Tag Archives: Employment

Losing Health Insurance benefits for U.S. Baby Boomers

When Baby Boomers

Lose Health Insurance Benefits

 

 

By Sue Swen of LivingSenior

 

 

Losing health insurance benefits can be a frustrating and stressful experience for a person of any age, but for baby boomers that are nearing retirement age; it is even more overwhelming.

Baby boomers, or men and women born between 1946 and 1964, are entering their years of retirement (www.livingsenior.com/retirement_communities), which is associated which retiring from their jobs, living on a fixed income and dealing with the financial obligations of living on this lower income, paying additional fees for assisted or independent senior living communities, and the heightened health conditions and risk factors. So when a baby boomer loses their medical insurance coverage, whether while they are still employed or as a result of losing their job, it can be a debilitating experience due to the other worries associated with getting older and entering the next phase in their life.

Health insurance benefits and coverage is expected to change over the next several years which will have a direct effect on baby boomers. When they lose health insurance benefits before or during the age of retirement, baby boomers are expected to pay for insurance out of their own pocket and without substantial retirement savings; this can be close to impossible or otherwise diminish their quality of life considerably. When their group coverage insurance benefits are taken away, baby boomers will have limited choices in what insurance they can receive, most of which are not only pricey but may not accept seniors with pre-existing conditions.

COBRA insurance is typically the first choice for baby boomers that lose their job and insurance benefits as a result. However, while COBRA will give them an additional 18 months of health insurance benefits without worrying about pre-existing conditions, the costs of this insurance is staggering and may not be worth pursuing. Baby boomers that have serious medical conditions and may not be able to get insurance elsewhere should consider COBRA at least as a short-term solution.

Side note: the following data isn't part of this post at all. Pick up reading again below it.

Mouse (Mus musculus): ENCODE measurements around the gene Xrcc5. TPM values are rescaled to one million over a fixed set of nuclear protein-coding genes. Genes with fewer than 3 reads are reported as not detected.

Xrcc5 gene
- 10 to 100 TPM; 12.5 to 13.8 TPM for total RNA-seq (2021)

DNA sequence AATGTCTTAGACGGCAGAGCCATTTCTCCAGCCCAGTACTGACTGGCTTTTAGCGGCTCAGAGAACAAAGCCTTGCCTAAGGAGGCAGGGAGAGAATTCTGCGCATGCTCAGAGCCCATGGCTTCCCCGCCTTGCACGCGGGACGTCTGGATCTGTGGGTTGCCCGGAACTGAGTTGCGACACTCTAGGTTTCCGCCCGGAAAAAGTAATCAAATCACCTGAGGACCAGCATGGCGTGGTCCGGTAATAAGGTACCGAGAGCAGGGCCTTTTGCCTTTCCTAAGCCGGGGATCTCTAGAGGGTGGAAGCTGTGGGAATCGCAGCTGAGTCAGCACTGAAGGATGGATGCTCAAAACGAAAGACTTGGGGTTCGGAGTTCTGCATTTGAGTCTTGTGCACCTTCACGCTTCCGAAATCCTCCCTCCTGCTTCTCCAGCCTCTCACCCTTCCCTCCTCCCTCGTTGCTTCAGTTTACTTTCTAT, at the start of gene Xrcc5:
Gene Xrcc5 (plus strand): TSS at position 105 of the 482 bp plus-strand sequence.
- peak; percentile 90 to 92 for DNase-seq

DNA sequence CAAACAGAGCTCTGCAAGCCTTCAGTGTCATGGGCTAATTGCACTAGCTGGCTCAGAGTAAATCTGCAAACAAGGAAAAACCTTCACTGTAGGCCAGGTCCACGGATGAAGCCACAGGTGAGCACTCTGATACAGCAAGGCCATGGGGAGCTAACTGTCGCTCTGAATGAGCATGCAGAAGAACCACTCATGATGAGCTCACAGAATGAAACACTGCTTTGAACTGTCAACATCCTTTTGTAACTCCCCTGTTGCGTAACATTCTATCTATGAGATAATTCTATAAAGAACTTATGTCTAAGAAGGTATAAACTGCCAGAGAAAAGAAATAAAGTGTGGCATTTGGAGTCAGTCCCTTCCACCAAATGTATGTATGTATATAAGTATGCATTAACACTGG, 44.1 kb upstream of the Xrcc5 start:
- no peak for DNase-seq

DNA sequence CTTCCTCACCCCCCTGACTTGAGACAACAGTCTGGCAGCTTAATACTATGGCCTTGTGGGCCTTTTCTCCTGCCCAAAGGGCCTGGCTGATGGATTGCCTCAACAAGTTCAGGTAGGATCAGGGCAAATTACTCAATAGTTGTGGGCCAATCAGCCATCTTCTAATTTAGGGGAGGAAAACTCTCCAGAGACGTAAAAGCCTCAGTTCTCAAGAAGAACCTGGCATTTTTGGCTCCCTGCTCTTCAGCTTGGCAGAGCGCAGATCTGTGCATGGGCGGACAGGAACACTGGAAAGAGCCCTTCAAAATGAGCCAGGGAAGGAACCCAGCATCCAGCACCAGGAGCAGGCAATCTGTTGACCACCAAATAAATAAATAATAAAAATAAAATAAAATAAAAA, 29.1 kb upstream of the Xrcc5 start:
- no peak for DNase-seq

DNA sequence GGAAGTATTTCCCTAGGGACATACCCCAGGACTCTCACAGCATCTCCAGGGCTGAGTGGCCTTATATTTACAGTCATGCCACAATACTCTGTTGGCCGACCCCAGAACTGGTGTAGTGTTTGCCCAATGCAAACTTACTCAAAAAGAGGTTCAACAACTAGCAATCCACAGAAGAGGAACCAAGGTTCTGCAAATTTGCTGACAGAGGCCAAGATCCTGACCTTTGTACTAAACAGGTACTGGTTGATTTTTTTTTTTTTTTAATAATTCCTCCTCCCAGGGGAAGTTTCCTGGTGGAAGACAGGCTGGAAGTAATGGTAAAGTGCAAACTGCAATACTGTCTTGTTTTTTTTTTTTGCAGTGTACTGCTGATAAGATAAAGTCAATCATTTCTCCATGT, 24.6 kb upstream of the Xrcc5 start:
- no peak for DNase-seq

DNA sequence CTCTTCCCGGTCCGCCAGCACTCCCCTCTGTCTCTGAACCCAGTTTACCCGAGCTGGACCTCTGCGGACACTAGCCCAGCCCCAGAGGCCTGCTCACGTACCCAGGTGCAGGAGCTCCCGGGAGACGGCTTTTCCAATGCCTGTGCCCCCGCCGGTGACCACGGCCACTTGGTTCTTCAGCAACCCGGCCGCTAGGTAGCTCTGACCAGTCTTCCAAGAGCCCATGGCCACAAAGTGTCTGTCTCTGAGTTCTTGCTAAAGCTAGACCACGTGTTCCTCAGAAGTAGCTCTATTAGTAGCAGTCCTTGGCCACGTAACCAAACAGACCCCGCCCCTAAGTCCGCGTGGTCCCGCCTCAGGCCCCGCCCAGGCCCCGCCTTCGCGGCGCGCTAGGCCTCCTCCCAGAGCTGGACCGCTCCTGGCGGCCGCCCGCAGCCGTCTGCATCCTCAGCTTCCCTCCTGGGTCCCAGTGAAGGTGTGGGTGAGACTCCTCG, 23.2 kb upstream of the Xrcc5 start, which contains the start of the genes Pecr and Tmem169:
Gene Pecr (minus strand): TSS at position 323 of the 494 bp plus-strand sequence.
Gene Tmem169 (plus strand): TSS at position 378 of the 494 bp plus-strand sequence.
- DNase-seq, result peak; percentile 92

Another option for health insurance coverage after losing their primary insurance benefits is to enroll in Medicare (www.livingsenior.com/Senior_Center/post/Allsup-Outlines-Costly-Mistakes-to-Avoid-With-Medicare.aspx) early, which may be an option for seniors who have retired early from their jobs. Enrolling in Part A or B of Medicare is recommended, along with Part D for discount prescription drug coverage and Medigap (www.livingsenior.com/blog/the-abcs-and-d-of-medicare) supplemental insurance to eliminate most out-of-pocket costs. If baby boomers are not able to enroll in Medicare when they lose their health insurance benefits, private insurance should be considered however it can be very expensive and have exceptions such as what kind of drugs are covered and if they can be enrolled with pre-existing conditions.

Coping

The best way to cope with losing health insurance benefits for baby boomers is to focus on their current health and maintain that level of health in order to reduce the necessity of seeing the doctor and paying these extra costs.

  • Living a healthy lifestyle with regular exercise
  • eating natural, organic foods
  • drinking plenty of water
  • decreasing the amount of unhealthy substances such as alcohol and tobacco

can impact their health greatly.

Contact for links underlined:  http://www.livingsenior.com/retirement_communities